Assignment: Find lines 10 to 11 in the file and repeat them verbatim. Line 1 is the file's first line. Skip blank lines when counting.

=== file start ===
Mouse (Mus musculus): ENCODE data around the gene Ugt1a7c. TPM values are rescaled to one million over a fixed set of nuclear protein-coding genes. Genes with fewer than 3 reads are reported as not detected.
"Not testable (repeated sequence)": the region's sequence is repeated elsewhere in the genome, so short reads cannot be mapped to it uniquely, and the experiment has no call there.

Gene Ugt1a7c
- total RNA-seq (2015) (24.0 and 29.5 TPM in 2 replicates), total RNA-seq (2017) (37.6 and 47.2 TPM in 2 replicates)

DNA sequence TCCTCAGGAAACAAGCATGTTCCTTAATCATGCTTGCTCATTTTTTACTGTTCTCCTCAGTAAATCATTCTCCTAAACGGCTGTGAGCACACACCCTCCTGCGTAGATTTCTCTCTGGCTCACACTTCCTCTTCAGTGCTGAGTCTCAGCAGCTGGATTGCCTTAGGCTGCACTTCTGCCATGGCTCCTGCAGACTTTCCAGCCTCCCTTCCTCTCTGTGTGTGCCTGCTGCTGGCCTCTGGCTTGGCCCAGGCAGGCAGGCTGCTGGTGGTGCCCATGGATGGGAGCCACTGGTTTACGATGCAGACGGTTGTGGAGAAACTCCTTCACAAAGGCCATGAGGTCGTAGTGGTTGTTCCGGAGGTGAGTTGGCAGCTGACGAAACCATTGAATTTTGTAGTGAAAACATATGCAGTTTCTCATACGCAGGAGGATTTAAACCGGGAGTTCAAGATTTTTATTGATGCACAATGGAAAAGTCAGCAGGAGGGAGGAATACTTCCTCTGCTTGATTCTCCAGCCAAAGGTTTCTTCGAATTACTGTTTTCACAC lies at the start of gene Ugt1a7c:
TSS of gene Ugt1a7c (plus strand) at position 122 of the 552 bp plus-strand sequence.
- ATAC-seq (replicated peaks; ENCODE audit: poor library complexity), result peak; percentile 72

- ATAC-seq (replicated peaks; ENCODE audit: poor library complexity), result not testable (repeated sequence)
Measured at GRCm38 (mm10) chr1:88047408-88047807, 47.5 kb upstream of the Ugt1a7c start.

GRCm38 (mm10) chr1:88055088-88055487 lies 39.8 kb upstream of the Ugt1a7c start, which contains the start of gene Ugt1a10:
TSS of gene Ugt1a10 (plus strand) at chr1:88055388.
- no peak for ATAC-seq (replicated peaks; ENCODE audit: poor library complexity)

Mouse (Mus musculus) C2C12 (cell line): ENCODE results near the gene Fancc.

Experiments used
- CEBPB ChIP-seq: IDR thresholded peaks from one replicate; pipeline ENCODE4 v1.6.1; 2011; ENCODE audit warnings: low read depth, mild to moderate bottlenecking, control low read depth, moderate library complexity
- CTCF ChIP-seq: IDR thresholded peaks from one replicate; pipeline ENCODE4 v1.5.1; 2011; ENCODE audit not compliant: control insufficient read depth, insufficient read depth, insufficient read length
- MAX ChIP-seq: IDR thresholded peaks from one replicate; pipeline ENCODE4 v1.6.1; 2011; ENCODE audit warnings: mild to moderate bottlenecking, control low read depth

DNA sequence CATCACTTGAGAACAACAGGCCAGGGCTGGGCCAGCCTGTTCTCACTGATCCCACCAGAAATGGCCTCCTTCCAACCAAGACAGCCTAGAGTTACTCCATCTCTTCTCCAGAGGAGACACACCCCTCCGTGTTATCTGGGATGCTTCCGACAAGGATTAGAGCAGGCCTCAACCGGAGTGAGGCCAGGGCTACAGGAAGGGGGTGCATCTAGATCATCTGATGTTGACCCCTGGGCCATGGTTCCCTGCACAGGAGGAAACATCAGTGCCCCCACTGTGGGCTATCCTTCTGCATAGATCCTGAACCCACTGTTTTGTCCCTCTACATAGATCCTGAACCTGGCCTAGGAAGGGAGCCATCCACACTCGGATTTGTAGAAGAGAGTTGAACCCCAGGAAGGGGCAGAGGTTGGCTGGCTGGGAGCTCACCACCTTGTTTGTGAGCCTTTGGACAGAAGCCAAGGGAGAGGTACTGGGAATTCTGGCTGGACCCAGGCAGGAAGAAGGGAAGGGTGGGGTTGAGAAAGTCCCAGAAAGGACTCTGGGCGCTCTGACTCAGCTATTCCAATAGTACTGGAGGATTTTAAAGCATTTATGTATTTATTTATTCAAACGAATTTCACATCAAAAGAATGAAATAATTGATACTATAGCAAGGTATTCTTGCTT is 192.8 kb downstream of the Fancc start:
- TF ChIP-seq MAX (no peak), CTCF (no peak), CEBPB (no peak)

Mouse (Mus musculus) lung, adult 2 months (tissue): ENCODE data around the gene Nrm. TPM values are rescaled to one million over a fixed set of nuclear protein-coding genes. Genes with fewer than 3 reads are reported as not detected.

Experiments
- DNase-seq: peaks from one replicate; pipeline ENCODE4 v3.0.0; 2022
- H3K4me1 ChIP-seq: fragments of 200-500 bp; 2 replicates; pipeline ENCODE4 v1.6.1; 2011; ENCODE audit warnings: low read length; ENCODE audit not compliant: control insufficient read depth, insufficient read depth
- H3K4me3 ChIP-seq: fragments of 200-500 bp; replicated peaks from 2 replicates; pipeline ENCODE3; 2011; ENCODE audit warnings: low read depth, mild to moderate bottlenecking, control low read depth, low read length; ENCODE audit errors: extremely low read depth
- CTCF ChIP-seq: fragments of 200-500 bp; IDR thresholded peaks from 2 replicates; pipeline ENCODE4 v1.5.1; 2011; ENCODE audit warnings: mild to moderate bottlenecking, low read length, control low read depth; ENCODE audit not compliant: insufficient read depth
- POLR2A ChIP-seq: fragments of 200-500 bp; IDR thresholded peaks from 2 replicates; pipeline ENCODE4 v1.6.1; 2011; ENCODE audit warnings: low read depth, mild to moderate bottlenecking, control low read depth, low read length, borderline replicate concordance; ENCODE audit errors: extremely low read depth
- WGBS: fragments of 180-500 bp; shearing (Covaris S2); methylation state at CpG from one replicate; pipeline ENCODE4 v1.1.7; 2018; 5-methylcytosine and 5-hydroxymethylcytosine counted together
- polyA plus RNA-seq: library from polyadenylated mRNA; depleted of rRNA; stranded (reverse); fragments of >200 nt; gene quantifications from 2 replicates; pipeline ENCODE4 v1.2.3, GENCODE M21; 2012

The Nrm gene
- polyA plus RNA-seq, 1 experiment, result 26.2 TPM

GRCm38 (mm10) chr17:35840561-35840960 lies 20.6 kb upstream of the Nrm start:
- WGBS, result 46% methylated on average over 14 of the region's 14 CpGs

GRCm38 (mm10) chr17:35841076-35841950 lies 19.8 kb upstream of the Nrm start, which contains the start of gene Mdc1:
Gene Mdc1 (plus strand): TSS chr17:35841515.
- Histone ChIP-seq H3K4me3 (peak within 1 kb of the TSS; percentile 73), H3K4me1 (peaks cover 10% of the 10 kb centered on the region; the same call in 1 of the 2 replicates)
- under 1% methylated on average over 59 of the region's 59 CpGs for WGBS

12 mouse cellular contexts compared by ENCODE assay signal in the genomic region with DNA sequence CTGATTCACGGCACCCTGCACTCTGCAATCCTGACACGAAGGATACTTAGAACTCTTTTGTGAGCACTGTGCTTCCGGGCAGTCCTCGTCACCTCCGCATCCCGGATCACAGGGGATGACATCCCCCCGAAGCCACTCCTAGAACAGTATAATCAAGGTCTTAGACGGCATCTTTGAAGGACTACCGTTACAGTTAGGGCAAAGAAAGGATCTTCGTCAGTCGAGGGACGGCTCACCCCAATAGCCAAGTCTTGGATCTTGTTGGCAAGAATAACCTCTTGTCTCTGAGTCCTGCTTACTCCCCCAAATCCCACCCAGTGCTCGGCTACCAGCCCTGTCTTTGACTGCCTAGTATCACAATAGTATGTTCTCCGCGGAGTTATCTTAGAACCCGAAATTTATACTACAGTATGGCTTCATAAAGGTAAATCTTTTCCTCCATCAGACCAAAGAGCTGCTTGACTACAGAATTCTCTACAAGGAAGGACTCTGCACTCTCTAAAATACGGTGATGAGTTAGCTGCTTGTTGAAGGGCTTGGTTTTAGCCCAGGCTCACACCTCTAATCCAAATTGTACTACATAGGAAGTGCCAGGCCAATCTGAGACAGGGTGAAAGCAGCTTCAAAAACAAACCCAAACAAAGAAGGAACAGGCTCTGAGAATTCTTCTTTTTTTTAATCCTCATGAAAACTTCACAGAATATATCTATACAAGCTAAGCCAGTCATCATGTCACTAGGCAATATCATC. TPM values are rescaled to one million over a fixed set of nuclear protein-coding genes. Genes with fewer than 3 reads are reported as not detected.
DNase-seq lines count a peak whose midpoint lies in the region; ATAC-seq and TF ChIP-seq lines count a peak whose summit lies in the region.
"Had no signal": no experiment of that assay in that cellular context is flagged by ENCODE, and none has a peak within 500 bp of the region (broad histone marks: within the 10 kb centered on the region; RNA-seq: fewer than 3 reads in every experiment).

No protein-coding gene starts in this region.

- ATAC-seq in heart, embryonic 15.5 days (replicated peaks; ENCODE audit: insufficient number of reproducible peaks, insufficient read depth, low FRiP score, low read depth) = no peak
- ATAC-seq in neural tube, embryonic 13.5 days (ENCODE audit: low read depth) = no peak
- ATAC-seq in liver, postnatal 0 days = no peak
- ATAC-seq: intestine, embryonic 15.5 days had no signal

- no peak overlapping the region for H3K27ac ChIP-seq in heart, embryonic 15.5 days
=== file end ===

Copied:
GRCm38 (mm10) chr1:88055088-88055487 lies 39.8 kb upstream of the Ugt1a7c start, which contains the start of gene Ugt1a10:
TSS of gene Ugt1a10 (plus strand) at chr1:88055388.